Participation of Women in Clinical Trials of Drug Therapies: A Context for the Controversies

Marianne N. Prout, MD, MPH, Susan S. Fish, PharmD, MPH

In This Article

Regulatory Changes to Include Women in Clinical Trials

The NIH, the FDA, and the Centers for Disease Control and Prevention (CDC) have developed policies, programs, and procedures to mandate and implement the inclusion of women and racial and ethnic minorities in research, as summarized in Table 3.[45,46,47,48,49,50,51] The NIH initially instituted a policy that urged inclusion of women in clinical research but now mandates that phase 3 clinical trials include adequate numbers of women and minorities to permit analyses of difference of effect of interventions, regardless of cost. In addition, NIH has developed programs for outreach efforts and methods to recruit, retain, and track participation of women and minorities in clinical studies; these include training for NIH staff, IRB chairs, and review committees and provision of practical resources, such as their outreach notebook.[52,53,54]

The FDA issued a Gender Guideline that ended restrictions on premenopausal women's participation in early-phase drug trials, encouraging IRBs, investigators, and potential research participants to evaluate risks and benefits of inclusion of women of childbearing potential on a study-by-study basis.[50] In 1995, the FDA convened a Gender Workshop that issued the following recommendations: (1) that questions of potential sex-specific effects be integrated at all phases of development of drugs, and (2) that potential differential effects by sex be assessed by analysis of pharmacokinetics or pharmacodynamics, metabolic pathways, or intended uses. In addition, sex-specific analyses in postmarketing surveillance systems were recommended in spite of concerns that analyses might only be performed on main treatment effects.[12] Such sex-specific analyses will require larger sample sizes, and funding agencies must be prepared for the increased research costs of these requirements.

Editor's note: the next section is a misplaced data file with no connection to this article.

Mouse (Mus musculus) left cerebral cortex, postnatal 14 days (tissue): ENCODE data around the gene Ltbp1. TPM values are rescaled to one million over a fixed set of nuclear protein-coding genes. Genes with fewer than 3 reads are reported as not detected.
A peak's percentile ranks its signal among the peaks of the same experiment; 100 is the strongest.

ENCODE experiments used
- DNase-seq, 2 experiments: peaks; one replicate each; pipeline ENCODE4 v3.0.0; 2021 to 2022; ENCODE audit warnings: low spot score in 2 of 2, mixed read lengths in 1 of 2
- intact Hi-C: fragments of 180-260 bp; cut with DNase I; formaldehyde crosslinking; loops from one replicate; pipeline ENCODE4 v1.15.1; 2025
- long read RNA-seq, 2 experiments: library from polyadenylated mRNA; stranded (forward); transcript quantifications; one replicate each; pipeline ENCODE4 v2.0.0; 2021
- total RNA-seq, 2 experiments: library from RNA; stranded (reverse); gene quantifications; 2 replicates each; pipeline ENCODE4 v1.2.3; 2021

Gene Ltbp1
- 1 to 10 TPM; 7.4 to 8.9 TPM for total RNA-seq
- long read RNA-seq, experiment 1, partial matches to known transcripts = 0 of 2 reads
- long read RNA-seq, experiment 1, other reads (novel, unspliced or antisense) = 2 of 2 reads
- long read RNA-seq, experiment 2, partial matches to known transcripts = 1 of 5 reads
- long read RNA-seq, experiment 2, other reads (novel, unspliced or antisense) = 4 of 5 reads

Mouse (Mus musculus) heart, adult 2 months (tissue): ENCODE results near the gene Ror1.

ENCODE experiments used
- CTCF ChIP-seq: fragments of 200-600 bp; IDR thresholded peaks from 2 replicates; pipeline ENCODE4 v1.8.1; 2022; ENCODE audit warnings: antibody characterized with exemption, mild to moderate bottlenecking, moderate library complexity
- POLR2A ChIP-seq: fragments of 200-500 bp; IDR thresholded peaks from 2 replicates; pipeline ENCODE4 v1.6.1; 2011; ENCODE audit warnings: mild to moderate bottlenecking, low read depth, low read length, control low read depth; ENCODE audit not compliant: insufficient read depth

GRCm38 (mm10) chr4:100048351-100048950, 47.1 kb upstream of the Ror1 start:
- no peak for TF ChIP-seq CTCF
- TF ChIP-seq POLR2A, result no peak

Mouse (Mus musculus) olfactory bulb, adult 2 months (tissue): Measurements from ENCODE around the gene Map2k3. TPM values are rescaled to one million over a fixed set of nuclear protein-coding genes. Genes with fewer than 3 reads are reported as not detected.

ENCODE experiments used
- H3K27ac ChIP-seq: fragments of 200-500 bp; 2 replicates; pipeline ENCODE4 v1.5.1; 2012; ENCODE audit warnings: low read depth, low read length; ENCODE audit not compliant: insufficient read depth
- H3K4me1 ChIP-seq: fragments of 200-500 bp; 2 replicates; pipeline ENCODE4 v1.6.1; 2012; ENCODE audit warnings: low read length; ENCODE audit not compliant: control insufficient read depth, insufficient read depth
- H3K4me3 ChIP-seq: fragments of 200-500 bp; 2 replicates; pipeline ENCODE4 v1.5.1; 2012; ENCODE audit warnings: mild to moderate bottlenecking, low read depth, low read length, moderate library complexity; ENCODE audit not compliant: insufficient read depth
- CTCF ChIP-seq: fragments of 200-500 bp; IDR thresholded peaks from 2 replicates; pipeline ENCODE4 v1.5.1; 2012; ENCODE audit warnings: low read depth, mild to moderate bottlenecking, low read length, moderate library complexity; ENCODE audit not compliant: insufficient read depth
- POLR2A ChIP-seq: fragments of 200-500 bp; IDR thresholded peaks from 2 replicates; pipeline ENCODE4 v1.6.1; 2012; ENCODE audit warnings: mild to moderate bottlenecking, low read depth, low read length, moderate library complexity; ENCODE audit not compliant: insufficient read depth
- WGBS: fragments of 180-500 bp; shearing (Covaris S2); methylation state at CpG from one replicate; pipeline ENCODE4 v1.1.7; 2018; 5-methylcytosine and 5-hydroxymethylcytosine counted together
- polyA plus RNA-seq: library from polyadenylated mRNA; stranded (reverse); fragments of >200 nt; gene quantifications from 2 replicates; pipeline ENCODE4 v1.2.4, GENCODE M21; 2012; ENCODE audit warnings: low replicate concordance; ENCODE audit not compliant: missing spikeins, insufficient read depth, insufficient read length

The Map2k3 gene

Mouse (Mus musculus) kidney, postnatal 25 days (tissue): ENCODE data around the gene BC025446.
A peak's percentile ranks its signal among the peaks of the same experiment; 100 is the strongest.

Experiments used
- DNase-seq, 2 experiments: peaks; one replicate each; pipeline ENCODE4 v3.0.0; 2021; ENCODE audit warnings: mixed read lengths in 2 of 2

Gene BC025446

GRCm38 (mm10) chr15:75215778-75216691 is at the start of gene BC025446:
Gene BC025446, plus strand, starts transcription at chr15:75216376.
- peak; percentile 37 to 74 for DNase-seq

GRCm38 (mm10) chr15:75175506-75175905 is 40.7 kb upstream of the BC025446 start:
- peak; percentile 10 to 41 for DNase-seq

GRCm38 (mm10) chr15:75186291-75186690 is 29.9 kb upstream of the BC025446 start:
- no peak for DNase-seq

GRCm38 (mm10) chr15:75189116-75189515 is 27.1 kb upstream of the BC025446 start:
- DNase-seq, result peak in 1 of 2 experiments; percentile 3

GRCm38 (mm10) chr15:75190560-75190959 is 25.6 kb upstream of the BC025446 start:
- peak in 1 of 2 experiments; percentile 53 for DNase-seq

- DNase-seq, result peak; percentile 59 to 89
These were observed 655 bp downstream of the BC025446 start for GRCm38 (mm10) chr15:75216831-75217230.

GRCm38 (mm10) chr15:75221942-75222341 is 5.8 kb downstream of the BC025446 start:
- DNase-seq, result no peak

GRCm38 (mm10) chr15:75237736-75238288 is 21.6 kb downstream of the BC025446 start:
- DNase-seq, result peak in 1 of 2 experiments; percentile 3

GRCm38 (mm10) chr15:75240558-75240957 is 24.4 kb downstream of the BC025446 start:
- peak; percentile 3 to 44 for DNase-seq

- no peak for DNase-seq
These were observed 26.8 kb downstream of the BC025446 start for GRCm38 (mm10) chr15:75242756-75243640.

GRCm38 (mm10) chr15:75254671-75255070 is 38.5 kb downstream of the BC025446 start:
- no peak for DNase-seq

Pregnancy concerns for research participants must be tempered by respect for women and their ability to make decisions. Model statements have been developed and required by local IRBs, such as: "We do not know the effects of this study drug on a fetus. If you are a woman who has sex with men, you should not become pregnant while you are taking this study drug and for x period of time afterward. We will discuss with you various ways to prevent pregnancy. If you become pregnant, you should discuss all options with your study doctor and your primary care doctor."


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